With a rucksack full of bothy luxuries and five kilos of coal in one hand and five kilos of wood in the other I tottered off back down the boggy track.  The familiar outline of the cosy little building soon came into view, nestled into its little fold in the grassy hills, the mist descending to cover the tops.  It had been a few years since I last visited and upon entry I was pleased to see that the place was still tidy and well cared for.  The fireplace was stacked with cut logs and kindling, something I always try to reciprocate when leaving a bothy for the next person.  Exploring outside I noticed that the wood shed was piled with logs provided by a local sawmill and that the proper loo was still present and in working order!

A perfect bothy evening passed eating copious amounts of food and reading post apocalyptic fiction in front of a roaring fire.  In fact it got so hot that I stripped down to my baselayer, a feeling that my trousers may suddenly combust in the heat.

I have to admit to the fact I can sometimes be a bit of a bothy coward and am easily spooked when I am on my own in a remote and creaky building on the moors.  On my first ever visit to this bothy I found the hairs suddenly stand up on the back of my neck whilst cooking dinner and I fled soon after dark to pitch my tent outside.  Not really rational behaviour for an adult!  I have since returned and spent a night here with friends and even tolerated another group with a man who insisted whipping out his harmonica out at every opportunity.  I was determined not to flee to the car this time.  I am pleased to report that nothing went bump in the night.  However Reuben was not very happy about being downstairs and refused to settle until we bedded down for the night upstairs.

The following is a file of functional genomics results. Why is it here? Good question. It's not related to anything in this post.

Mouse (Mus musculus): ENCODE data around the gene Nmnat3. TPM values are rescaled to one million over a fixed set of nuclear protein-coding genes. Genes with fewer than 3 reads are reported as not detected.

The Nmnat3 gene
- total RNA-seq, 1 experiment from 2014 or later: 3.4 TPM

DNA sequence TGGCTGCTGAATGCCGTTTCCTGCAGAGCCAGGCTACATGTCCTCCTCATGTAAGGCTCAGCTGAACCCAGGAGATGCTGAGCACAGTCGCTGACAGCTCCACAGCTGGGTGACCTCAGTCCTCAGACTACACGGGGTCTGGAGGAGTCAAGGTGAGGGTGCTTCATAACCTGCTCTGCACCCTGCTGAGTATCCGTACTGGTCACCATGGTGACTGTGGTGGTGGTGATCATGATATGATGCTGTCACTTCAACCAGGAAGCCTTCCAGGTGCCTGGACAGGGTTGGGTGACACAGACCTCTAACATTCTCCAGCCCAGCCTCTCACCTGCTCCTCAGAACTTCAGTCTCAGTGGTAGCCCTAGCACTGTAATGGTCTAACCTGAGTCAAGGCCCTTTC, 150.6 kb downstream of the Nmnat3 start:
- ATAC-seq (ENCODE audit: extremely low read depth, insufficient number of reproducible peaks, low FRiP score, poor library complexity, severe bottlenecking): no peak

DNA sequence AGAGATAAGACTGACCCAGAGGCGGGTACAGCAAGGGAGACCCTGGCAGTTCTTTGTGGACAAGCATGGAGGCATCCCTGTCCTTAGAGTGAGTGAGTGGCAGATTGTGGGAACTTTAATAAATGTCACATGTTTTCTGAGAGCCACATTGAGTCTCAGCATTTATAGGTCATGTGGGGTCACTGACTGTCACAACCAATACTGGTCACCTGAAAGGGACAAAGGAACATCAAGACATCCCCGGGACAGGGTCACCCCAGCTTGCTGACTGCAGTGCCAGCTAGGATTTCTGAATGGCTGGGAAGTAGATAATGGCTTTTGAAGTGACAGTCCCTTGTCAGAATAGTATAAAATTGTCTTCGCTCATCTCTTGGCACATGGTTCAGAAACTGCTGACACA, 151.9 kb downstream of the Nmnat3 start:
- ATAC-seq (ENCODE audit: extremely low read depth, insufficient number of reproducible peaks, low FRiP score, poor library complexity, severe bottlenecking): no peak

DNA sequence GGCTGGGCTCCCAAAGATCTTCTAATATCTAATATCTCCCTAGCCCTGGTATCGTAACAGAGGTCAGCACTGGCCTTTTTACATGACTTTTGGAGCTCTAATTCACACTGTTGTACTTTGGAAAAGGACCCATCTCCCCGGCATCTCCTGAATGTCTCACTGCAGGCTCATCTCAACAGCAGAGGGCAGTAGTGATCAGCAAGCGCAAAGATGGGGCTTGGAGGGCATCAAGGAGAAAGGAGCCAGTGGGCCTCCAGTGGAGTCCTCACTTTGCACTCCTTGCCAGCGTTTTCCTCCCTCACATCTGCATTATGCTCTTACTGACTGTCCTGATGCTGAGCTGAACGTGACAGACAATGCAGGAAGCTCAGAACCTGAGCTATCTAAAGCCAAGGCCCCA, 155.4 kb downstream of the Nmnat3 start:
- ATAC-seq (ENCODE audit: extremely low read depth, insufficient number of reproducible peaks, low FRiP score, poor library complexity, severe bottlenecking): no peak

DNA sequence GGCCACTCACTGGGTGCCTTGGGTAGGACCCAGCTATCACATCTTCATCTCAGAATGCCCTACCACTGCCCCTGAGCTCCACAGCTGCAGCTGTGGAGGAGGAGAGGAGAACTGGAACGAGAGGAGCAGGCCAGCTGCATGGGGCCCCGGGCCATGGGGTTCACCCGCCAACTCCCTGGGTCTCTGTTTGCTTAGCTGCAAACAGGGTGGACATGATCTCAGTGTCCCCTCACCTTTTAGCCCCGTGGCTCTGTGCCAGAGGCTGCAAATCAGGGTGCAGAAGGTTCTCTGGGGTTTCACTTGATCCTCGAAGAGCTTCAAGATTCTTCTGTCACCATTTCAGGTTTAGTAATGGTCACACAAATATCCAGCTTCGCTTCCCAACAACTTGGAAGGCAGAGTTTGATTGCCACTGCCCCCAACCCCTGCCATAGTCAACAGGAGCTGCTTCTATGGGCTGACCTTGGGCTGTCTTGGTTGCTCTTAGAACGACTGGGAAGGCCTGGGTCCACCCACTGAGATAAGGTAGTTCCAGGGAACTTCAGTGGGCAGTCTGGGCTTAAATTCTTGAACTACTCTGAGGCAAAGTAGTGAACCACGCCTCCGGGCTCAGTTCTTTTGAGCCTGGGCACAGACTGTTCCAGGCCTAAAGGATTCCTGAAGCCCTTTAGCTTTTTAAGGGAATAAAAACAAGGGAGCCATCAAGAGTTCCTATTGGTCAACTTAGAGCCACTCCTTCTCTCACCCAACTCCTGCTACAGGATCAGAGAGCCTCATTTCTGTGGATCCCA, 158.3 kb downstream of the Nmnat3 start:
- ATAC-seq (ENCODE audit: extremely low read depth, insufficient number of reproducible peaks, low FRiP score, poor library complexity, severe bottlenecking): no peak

It was great laying in my sleeping bag listening to the wind blowing across the roof, the sound of soft rain on the window and Reuben contentedly snoring next to me.

Looking out of the window first thing in the morning I was greeted by swirling mists, the surrounding hills submerged in the murk.  However my spirits were high as it was Monday morning and I was not getting up for work.  Although I did not manage to transfer my enthusiasm to Reuben who was decidedly on the sulky side.

I resisted relighting the fire and set about making breakfast and then tidying up, wrapped in my down jacket to ward off the damp chill.  I had not managed to get through all the fuel I had carried in so some nice dried logs, kindling and firelighters were left for the next person.

I probably should mention that the bothy is a five-star establishment.  It is kitted out with gas lighting, although the mantles are long gone, unable to withstand the clumsy attempts at lighting by previous visitors.  A gas-powered oven, a boiler for hot water and a gas heater complete the home comforts.  However I am suspicious of such contraptions and left them well alone!